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Gran Fondo New York goes global

Gran Fondo New York owners Lidia and Ulrich Fluhme came up with an innovative business model to grow their series across the globe

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In late 2013, Lidia and Ulrich Fluhme, the owners and operators of Gran Fondo New York (GFNY), set out to organize a 100-mile race in Italy, the homeland of the marathon-style bicycle events. The duo worked with local Italian event company Largo Sole Eventi to create a 100-mile race that carried the same branding, look, and feel as their event in New York City. After the launch of GFNY Italia in 2014, other event companies from around the globe began inquiring if they could hold local versions of the GFNY. The Fluhmes saw a business opportunity.

In 2017, the GFNY series will include 12 total events. The 11 regional Gran Fondos — there are races in Argentina, France, Mexico, and Germany, among other countries — serve as qualifiers for the series championship event in New York City.

VeloNews caught up with the Fluhmes to discuss how they’ve built their series.

VeloNews: How did the series concept come together?

Lydia Fluhme: We never set out with the intention to build [a series]. After every [Gran Fondo New York], we would have participants from all over the world tell us they wish they could do the race every weekend, that they wish they had a race like that in their town. People would literally call us and ask if we could put on a [Gran Fondo New York] in their hometown. We’ve always loved Italy, so we figured that would be the first other race.

Ulrich Fluhme: We hired [Largo Sole Eventi] to help us get the permit, just south of Rome. Once we announced it, race organizers from Cozumel reached out and asked us if they could put one on. We knew we had to cover costs for the event. We wanted to start these new events that could grow immediately, because we knew we could bring the participants. Our contact list includes people from 93 countries.

LF: After Cozumel we were contacted by a group in Barcelona and then a flurry of others. It just kind of happened.

VN: What does the financial relationship look like? Are you organizing the races yourself?

UF: We have a franchise model, and we charge a licensing fee. It’s a percentage of the entry fee. Our goal is to grow GFNY, not squeeze money out of our franchisees. It’s a consistent [percentage] and we get more from some countries than other, and we think it’s a fair rate. We never saw this as a way to make a lot of money. Before this I was a lawyer. If I wanted to make money I would have stayed doing that. I can’t recommend event promotion if you want to make a lot of money.

VN: How do you vet your potential franchisees?

LF: We have experienced organizers, we have new organizers. We have a personal meeting to evaluate who they are. Event organization is so hard, that a lot of times, the older and more experienced ones can get too stressed. We actually realized that people 30-35 years old with less experience but a lot of passion and energy is better. We were that mold, after all. I had done small club events but never something that large.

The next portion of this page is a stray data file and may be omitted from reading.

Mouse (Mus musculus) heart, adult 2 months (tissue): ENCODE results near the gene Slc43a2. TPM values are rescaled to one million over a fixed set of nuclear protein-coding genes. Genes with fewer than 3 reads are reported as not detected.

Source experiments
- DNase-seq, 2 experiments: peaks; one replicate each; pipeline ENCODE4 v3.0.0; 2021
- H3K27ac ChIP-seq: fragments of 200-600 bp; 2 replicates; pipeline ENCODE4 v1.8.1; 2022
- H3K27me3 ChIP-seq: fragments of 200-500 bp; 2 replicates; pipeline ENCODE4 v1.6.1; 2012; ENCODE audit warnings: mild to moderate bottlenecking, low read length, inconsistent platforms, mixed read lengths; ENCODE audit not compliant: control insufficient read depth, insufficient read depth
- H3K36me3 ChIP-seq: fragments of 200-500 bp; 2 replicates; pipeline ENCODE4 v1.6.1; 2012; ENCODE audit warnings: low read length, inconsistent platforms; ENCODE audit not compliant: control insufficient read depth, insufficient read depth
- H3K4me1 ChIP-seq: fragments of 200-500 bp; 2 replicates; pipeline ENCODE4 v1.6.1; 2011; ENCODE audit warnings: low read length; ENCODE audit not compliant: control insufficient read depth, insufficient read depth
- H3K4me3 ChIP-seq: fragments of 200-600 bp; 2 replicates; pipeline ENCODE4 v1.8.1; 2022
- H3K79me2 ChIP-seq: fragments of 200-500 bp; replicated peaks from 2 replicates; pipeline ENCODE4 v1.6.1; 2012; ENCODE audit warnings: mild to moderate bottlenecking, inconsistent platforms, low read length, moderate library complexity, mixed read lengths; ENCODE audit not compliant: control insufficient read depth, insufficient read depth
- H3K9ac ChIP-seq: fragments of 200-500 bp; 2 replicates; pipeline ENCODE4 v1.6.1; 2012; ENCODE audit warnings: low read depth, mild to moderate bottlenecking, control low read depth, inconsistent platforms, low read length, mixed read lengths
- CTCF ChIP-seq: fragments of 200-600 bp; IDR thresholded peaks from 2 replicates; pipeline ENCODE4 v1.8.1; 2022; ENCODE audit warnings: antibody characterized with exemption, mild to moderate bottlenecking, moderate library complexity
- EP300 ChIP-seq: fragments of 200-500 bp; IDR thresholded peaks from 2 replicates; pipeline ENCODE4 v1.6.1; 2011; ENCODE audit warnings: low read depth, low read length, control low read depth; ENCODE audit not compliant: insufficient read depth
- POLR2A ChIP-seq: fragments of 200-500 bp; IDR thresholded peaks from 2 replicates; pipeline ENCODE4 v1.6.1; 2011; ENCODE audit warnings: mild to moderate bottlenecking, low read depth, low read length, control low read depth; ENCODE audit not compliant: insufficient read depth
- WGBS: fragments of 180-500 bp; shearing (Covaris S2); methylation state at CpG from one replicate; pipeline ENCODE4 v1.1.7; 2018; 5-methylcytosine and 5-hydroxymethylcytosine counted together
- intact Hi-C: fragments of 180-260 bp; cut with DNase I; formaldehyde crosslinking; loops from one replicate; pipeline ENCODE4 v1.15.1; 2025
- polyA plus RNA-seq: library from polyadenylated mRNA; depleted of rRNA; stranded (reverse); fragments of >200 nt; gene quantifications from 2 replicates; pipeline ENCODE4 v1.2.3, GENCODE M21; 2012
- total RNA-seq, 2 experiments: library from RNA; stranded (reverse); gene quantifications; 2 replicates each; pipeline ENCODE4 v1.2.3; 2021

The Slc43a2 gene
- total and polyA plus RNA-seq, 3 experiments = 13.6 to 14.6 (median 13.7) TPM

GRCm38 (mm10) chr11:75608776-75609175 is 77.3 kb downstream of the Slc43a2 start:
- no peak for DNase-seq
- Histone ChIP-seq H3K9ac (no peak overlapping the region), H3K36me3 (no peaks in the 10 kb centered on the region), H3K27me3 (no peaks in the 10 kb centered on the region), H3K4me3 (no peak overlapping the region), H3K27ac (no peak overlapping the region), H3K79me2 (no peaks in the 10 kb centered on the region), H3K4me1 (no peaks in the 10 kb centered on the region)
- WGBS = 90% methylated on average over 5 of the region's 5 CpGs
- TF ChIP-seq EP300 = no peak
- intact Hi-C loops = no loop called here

UF: In Brazil the organizer also puts on the Tour de Rio pro bike race, and in Chile, it’s the owners of the Ironman Pucon race. It’s a full-time job, so we actually prefer organizers who don’t have other big-time events.

VN: How often do you say “No?”

LF: We wait for people to come to us, and we get a lot of requests, so we always have a chance to say no. A lot of people have the dream, but underestimate how much work it takes. When it’s people coming to you, it’s much more natural, because they want to do it. You need so many parts to come together for a Gran Fondo. You need the tourism, the logistics, the cars, the permits, the timing, the packet pickup, the course. Then you need to promote it and understand what motivates people to do a [Gran Fondo]. There are so many elements you need, and if one of them is missing, it can’t work.

VN: Do you have any plans to expand GFNY in the United States?

LF: It’s difficult in America with the fact that you can’t have a volunteer stop traffic like you can in other parts of the world. It can’t be a non-police officer here telling a car to stop. So when you have 100 miles with a lot of intersections, it becomes prohibitively expensive. You have people finishing in four hours, and others finishing in 11 hours. Those police officers are on call and being paid overtime the whole time. In New York, we’re paying half a million — actually more now — just in police overtime and permits.

VN: What brings in more revenue: your Gran Fondo New York or the licensing fees from the series?

LF: New York still brings in more revenue than the other races, but every year the global races get bigger.

VN: Your model looks a lot like Ironman. Is that something you were trying to replicate?

UF: Compared to Ironman, the model is similar, but they are older and are such a big thing. They don’t need New York, they have Hawaii. But yes, even if we have 30 GFNY races around the globe, New York City will still be the core of the series. No matter what the costs, this event is what people aspire to do.